Shortchanged in the autumn of life

Nearly 10 percent of the state’s population is elderly and about half this number live either alone or with a spouse. Providing professional nursing care at home is a huge challenge for progeny, with agencies charging prohibitive rates for below par service. Nurses are poorly-trained, irregular and often have trouble fitting in with their employer’s family. There's much to be done in terms of policy, from universal health insurance, revised pension plans, helplines and the establishment of a national commission for senior citizens.

IT City Bengaluru has many facilities to offer its people, and its hospitals are much sought after even among those seeking medical help from abroad. But sadly, its elderly continue to remain neglected.    

Going by the India Ageing Report 2017  9. 2 per cent  of the state’s population is elderly and of them 5.3 per cent are either living alone or only with their spouses. Those who do live with their families are not any better off as proper nursing care for the old remains elusive in Bengaluru with many caregivers throwing up their hands in frustration at  the level of expertise on offer.  

"The nurses that come to us  don't even know about diapers let alone knowing how to use one. Despite this lack of training, they charge Rs 1600 a day," complains Ms Anjana Mukherjee, 60,  who  had a hard time finding a reasonably priced home nurse for her mother-in-law. Giving up, she and her husband have now managed to find a caretaker through word of mouth to attend to her.

Ms Shrabonti Bagchi, an independent writer from the city, says she got nursing help for her mother a few years ago from one of the famous home  healthcare service providers in the city, but not only were the nurses not well trained but also not very competent.  “They were mostly young girls from North East, who had received some training, but were not very good at their job.  They had adjustment problems too although we tried to be as kind and understanding as possible. The whole experience was not easy," she recalls.

Sixty-three-year-old retired Air Force officer, Ram Singh has been struggling for almost a year to get a proper nurse to take care of his wife, who is suffering from  breast cancer  and is now finding it hard to be mobile. “ They charge us Rs 25,000 a month and send us girls from remote villages with no adequate training and of course with a  language barrier. On Monday I sent the nurse back. It is difficult, " he adds frustratedly.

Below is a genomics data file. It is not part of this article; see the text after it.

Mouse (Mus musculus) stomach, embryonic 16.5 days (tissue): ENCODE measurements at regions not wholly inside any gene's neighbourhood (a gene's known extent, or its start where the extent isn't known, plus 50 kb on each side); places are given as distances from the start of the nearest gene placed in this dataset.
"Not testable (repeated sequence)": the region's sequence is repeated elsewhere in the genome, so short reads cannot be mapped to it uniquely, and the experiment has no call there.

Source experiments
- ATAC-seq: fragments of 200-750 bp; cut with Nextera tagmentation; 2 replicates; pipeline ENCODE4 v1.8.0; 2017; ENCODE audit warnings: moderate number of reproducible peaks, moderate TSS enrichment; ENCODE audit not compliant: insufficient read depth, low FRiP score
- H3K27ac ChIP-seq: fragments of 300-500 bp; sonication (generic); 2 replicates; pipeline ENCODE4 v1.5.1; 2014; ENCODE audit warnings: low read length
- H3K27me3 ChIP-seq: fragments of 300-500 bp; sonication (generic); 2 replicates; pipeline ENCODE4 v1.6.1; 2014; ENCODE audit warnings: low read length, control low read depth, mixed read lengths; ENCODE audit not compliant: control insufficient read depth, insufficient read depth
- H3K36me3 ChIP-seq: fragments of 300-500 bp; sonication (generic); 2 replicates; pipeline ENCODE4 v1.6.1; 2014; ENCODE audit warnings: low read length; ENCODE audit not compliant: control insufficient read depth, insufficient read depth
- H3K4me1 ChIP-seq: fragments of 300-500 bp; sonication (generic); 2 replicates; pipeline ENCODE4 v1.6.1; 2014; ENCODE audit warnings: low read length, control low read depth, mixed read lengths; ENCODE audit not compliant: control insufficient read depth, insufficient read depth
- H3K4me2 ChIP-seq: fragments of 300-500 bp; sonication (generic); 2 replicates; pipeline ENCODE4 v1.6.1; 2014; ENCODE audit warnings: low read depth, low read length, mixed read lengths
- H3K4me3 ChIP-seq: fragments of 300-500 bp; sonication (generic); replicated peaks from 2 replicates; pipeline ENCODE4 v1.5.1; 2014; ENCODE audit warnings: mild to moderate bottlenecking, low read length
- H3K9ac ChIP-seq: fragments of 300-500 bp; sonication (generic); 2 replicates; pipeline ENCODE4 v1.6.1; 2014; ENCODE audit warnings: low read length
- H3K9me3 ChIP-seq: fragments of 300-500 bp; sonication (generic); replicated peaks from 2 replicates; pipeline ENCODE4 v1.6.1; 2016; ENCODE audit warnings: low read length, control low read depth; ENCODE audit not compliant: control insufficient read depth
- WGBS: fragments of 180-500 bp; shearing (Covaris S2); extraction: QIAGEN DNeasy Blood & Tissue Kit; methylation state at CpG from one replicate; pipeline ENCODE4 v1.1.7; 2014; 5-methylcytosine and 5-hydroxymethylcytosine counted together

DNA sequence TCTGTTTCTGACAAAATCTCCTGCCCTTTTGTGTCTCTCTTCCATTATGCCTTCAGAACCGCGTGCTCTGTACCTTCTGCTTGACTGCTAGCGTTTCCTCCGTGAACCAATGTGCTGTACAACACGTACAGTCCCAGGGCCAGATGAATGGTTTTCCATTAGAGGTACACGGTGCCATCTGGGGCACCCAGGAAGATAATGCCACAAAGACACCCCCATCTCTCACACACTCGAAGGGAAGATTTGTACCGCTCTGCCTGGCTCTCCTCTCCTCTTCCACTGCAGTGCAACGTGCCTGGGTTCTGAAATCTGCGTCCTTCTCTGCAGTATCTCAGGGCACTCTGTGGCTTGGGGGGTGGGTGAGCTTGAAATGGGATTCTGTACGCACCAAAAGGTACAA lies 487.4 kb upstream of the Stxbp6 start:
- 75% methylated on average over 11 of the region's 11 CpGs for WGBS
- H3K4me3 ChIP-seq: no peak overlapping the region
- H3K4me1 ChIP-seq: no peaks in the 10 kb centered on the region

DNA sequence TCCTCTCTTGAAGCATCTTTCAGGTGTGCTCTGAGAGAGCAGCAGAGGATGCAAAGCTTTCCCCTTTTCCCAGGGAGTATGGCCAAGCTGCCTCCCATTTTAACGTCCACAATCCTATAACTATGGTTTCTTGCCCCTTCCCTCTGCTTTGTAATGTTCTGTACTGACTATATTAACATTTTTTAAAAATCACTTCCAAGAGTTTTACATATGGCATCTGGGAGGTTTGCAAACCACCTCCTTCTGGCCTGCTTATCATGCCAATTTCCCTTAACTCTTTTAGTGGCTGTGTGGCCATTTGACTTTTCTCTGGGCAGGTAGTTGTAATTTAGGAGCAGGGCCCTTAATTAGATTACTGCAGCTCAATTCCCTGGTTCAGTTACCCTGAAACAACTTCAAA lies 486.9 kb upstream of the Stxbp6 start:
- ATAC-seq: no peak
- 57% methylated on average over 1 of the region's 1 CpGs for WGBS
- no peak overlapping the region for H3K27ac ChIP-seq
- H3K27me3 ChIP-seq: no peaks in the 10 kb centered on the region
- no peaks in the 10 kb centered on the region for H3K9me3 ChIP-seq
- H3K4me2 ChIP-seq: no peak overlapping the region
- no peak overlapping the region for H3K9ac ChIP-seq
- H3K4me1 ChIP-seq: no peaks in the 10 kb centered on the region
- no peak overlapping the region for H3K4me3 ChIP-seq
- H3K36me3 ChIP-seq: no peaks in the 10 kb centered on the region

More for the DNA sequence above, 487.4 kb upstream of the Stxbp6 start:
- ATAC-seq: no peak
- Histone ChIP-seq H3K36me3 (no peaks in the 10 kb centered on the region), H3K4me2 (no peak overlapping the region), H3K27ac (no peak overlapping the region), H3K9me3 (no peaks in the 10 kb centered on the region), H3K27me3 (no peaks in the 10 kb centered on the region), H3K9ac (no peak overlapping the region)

Mr DK Mukherjee, who is 67, believes there should be some form of grading system and capping of nursing charges. “All we as senior citizens get from the government is a 0.5 per cent extra on fixed deposits but even the interest rates are falling. So how does one save and spend on healthcare?" he asks pertinently. 

Revise hikes for pension, set up care centres in dists
“It is extremely important to train the caregivers, be it a paid nurse or the family and sensitise them to handling senior citizens,” emphasises Dr Anoop Amarnath, chairman Geriatric Medicine, Manipal Hospitals,  whose department sends about 1000 nurses on home visits a month in Bengaluru.

“We need to have certain protocol and accountability in this area. Sadly, we are not there yet in terms of standardisation of care given,”  Dr Anoop regrets referring to the caregivers scenario for the elderly in general in the city.

He believes it is important to implement the National Programme for Health Care of the Elderly (NPHCE), which takes care of various issues faced by senior citizens of the country. “If it is implemented in its entirety then many issues of elderly care can be addressed on a larger level,” he maintains.

Those involved in the care of the elderly say the state government must ensure that all its hospitals have separate queues and beds for senior citizens and its district hospitals provide special facilities for them. “Also, every district must have at least one old age home for the poor and needy, which can accommodate at least 150,” they stress.

Other  demands for the elderly include a universal and non-contributory old age pension system under which they are given not less than 50 per cent of  the minimum wage or Rs 2000 a month (whichever is higher) as pension.
Experts in the field feel the monthly pension for the old should be revised every two to three years and changed every six months based on inflation as is done for salaries of government servants.

They also maintain that any individual who is 55- years- old or older should be eligible for the old age pension and for women, the eligibility age should be 50.


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